With some delay, I bought a General Admission ticket for $12 and made my way to the Timbers Army section(s). I had just missed the national anthem of Puerto Rico (well, if Northern Ireland can have one, why not Puerto Rico!), but am sure these Islanders fans enjoyed it.
A stunning 14,103 people had come this Thursday evening for the big game in the USL 1 (the Second Division) between the actual leaders, the Puerto Rico Islanders, and the virtual leaders, the Portland Timbers, with less point but also less games. The expectations for the game were high, particularly in Portland, even though the Timbers have had troubles scoring against good teams. Timber Joey had his chainsaw and wood ready…
Unfortunately, we were not in for a treat today. While the game started with a chance (for the Islanders) in the 1st minute, this would turn out to be one of few in the first half. The Islanders also were the better team of the first half, but created few real chances, and thus 0-0 was a logical half time score.
The second half didn’t bring much more, although the Timbers were able to enforce a bit more pressure on their guests. Even the Timbers Army seemed affected, as they were less lively as normally. I recall only three notable attacks; in the 58th minute the Islanders led a good counter over 40 meters but shot just wide, while in the 71st and 82nd minutes the Timbers wasted good attacks with weak finishes. The final score of 0-0 was therefore more than deserved.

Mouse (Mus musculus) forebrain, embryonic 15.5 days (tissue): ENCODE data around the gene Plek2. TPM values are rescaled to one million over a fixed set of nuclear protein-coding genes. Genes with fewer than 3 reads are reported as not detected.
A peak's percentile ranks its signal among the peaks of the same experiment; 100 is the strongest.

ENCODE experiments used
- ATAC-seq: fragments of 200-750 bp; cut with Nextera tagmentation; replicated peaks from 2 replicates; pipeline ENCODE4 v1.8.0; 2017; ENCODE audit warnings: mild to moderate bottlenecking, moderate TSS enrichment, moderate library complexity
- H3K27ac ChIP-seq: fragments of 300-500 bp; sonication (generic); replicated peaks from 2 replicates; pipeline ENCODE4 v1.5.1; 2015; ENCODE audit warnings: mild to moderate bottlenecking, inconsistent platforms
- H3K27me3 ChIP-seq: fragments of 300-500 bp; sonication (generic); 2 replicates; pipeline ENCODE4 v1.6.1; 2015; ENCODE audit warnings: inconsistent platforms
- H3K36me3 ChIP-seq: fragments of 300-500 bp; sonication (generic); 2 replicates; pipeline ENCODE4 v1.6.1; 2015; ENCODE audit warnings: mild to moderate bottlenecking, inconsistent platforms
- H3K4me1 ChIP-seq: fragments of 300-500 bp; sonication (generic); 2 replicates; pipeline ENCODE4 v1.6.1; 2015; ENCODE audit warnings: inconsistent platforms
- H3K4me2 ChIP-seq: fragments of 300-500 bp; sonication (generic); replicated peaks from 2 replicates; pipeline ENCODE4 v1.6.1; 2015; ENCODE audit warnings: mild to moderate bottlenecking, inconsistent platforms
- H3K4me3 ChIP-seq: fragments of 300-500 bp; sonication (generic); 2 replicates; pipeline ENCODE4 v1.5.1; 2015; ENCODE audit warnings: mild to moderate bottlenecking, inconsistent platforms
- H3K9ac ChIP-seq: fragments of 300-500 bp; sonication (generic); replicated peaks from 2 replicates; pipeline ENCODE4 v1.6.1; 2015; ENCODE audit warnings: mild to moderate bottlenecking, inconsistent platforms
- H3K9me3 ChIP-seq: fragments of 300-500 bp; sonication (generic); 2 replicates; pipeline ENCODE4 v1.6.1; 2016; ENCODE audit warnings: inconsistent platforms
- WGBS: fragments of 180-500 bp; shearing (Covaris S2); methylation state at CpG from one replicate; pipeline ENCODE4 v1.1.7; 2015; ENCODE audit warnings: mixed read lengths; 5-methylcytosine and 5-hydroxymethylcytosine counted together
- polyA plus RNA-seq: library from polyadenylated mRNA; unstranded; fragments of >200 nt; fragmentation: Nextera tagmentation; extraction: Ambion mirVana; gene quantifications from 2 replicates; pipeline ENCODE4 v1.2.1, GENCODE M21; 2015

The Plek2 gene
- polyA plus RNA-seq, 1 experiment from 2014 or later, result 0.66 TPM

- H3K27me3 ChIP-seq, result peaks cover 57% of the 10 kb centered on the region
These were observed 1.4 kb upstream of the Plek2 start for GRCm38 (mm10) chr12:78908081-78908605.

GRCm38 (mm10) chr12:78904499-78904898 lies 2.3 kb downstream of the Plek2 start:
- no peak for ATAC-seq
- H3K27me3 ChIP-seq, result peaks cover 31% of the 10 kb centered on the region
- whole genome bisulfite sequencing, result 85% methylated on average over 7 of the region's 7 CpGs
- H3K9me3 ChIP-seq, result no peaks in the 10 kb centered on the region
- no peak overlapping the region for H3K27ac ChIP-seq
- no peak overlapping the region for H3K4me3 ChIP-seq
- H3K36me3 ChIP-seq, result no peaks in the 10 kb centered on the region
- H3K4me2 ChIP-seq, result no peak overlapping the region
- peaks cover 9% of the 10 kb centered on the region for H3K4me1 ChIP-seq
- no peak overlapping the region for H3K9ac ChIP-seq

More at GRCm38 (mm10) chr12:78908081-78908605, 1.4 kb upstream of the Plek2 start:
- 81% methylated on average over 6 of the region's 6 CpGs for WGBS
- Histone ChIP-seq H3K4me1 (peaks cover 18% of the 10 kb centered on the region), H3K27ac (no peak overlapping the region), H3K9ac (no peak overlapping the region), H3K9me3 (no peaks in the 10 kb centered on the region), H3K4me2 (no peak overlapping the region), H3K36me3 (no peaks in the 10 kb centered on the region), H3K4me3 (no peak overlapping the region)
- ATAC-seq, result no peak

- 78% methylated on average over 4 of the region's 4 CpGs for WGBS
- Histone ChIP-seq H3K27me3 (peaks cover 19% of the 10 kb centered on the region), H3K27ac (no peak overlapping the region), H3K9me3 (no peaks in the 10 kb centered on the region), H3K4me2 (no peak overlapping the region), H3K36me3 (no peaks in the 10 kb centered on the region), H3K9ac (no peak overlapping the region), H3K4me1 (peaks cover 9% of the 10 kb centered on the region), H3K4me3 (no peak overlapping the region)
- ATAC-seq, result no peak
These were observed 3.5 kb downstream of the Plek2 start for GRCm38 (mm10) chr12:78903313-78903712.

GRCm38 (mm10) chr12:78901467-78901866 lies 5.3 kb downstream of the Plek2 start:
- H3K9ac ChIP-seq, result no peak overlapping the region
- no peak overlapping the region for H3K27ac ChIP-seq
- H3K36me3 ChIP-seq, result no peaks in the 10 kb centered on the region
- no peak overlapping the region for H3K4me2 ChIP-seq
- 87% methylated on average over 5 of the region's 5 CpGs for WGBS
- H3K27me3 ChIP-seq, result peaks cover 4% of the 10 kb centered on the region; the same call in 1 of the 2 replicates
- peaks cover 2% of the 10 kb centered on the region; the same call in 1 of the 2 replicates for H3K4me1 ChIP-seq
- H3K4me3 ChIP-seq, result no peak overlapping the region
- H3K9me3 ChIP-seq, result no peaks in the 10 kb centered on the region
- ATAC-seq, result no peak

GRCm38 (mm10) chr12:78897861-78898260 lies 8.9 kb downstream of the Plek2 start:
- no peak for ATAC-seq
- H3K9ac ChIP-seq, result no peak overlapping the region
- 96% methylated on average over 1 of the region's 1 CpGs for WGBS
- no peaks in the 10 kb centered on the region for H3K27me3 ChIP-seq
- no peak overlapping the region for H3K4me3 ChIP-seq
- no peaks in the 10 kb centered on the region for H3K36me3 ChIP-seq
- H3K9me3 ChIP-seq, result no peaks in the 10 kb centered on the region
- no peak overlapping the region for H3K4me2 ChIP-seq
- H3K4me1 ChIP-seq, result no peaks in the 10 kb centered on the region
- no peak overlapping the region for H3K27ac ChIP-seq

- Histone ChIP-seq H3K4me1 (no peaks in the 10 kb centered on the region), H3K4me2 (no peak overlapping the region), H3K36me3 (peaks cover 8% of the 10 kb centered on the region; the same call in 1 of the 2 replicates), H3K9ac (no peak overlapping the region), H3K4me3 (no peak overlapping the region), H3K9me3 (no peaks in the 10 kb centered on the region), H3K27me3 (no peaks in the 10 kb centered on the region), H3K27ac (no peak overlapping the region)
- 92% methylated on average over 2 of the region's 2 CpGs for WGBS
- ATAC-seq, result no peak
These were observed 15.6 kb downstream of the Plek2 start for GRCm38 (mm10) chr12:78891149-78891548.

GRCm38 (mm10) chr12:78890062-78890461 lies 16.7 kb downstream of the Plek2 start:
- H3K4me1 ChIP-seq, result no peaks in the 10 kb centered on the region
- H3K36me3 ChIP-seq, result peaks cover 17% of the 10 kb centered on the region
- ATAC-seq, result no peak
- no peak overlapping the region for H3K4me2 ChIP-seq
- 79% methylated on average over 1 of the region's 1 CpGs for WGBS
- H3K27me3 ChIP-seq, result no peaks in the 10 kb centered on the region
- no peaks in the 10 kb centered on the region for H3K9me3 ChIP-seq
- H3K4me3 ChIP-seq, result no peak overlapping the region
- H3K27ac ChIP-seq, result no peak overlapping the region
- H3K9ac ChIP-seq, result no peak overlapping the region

To be honest, I was a bit disappointed by my ‘last’ game at PGE Park, although it was clear that both teams were tired and of equal strength. And even though the Timbers Army was not at its strongest that evening (no critique here, as I hardly ever sing or shout myself), they still provide the best football atmosphere in the US.
Cincinnati Kings - Cleveland Internationals
Football in the US often provides surprises. For example, because of the lack of adequate infrastructure teams often play well outside of their own town; hell, sometimes even outside of their own state (e.g. Spokane Spiders). This is also the case with the Cincinnati Kings from Ohio, who play at the Town & Country Soccer Stadium in Wilder, Kentucky; which is actually more like a suburb of Cincinnati, 10 km to the south of the city.